While the economically valuable tuna aquaculture industry has not been affected by major disease outbreaks to date, further development and possible intensification of not only tuna aquaculture, but aquaculture in general in the tuna farming regions, will increase the risk of fish health problems in the future. Significant disease related mortality are best prevented by recognising and managing risks before they become a major issue.
At present there is a wide range of information from TBOASA SBT heath surveys and the provision of a diagnostic service to industry, however, this information has not previously been used to identify and reduce risks. Published scientific literature also contains reports on SBT fish health issues, as well as other finfish health risks relevant to SBT aquaculture and there is a clear need to review all the information available.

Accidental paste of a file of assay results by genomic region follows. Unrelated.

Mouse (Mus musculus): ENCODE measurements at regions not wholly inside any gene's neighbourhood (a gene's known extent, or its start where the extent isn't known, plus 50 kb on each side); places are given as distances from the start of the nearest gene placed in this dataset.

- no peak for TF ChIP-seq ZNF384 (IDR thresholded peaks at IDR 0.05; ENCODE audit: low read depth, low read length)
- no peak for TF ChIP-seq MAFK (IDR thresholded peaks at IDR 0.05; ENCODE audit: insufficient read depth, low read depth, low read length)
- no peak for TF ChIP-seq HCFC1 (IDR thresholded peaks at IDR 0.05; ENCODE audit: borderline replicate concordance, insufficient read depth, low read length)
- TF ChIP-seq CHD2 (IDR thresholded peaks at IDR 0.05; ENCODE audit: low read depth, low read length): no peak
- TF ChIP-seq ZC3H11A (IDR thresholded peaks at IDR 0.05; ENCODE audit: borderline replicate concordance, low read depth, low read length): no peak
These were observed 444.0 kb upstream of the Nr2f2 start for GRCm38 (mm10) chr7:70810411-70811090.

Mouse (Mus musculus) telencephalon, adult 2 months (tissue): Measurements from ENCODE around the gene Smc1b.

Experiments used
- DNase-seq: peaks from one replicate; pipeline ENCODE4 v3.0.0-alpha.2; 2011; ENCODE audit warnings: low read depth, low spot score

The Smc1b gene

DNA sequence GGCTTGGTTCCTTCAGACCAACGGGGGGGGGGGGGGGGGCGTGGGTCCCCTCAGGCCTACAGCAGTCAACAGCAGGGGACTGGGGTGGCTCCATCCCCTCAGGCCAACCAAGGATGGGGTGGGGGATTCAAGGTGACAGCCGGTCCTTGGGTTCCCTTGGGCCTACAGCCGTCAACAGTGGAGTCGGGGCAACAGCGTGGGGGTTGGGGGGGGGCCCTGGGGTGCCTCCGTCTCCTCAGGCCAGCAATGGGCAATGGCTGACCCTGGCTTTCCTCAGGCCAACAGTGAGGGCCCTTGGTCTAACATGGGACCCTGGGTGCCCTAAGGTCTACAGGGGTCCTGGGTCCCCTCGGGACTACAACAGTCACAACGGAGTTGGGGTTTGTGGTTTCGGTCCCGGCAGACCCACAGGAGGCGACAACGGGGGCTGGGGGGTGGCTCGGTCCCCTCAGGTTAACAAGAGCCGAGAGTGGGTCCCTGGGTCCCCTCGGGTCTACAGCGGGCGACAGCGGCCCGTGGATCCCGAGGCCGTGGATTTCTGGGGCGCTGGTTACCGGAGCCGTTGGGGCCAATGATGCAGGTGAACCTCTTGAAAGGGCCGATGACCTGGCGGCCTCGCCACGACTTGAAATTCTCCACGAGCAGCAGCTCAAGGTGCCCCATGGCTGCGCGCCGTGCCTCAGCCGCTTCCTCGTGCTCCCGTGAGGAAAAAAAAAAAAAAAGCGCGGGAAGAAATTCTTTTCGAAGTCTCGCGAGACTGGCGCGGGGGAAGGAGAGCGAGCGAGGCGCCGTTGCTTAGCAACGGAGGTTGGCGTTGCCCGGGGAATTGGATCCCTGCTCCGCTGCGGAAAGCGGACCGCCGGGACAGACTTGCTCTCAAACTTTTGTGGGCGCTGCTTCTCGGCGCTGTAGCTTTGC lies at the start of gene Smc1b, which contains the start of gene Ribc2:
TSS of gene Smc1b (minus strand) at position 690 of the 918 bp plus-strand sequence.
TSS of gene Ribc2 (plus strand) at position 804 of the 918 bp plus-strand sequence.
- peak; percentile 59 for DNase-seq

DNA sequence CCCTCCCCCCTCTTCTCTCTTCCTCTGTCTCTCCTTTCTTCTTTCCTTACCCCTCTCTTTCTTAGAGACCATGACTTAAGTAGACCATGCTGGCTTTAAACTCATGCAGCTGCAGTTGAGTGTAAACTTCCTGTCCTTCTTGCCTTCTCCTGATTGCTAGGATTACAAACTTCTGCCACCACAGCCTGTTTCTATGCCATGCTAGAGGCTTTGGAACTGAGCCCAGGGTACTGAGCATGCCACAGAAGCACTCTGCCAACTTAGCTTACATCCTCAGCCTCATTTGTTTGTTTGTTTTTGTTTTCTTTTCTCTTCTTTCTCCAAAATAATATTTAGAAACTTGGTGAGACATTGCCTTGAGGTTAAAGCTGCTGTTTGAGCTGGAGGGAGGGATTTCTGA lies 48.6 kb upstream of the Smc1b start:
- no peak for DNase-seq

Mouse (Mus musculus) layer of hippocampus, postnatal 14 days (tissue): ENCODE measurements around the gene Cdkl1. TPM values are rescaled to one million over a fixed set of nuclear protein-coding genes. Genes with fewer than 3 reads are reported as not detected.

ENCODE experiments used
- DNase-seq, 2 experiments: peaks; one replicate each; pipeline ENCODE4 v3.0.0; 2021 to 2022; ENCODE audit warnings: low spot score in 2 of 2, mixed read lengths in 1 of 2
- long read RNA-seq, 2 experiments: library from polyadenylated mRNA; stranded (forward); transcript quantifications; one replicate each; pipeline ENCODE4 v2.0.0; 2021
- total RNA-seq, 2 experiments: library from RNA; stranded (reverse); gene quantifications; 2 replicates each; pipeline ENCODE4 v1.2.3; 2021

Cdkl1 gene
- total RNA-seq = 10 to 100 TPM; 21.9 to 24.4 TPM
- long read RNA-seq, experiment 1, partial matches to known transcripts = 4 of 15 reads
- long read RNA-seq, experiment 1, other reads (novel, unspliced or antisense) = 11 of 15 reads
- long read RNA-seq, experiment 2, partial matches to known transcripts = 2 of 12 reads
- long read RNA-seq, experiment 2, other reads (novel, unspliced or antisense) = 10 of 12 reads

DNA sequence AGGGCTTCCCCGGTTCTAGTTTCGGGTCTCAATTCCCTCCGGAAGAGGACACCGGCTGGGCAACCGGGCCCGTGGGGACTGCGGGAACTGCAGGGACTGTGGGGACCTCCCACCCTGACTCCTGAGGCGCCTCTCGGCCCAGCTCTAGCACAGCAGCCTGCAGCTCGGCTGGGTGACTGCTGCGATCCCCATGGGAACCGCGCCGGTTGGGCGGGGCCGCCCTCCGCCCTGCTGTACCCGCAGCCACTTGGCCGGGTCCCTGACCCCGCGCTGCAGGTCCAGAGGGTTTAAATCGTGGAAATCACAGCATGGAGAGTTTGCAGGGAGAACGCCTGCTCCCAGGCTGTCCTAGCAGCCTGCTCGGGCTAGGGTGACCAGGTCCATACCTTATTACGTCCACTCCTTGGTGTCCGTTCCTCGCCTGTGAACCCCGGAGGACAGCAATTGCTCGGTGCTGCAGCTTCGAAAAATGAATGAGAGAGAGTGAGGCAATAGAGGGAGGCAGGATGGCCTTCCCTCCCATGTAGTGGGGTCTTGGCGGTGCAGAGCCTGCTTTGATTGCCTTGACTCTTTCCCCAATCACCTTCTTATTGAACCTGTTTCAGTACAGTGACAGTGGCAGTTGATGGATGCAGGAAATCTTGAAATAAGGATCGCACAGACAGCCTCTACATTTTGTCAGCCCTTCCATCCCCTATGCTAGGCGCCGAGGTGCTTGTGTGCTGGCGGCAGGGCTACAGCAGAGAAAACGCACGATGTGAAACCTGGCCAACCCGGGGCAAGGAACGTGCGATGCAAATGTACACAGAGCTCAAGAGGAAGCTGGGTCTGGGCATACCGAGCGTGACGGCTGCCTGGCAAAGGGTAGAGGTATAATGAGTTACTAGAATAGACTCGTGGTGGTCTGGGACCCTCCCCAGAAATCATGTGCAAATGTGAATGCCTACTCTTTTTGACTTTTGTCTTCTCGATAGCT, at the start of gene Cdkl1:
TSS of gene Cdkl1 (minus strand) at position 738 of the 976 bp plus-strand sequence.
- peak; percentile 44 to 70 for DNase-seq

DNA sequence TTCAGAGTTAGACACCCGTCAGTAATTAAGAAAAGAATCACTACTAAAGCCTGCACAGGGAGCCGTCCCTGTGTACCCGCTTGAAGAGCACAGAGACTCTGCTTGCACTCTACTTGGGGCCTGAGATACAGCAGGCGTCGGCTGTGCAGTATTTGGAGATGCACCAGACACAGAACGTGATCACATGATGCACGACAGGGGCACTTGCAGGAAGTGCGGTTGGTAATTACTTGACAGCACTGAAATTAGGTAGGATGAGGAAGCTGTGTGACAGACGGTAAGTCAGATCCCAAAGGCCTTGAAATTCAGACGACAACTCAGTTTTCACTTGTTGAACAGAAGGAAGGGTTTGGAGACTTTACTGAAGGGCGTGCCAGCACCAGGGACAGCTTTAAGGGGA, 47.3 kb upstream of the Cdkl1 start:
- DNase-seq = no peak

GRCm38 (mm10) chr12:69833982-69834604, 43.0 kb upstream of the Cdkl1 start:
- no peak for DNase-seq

The economic value of this project is difficult to quantify, but the extensive tuna mortalities in April-May 1996 due to the effects of a storm, highlight the potential impact and cost of a serious disease outbreak. In 1996, 70% of the tuna held by the industry died within a few weeks, this equating to a 1999/2000 market value of $141 million. Such a loss would result in serious economic and job loss to a major regional area of South Australia, with flow on effects elsewhere.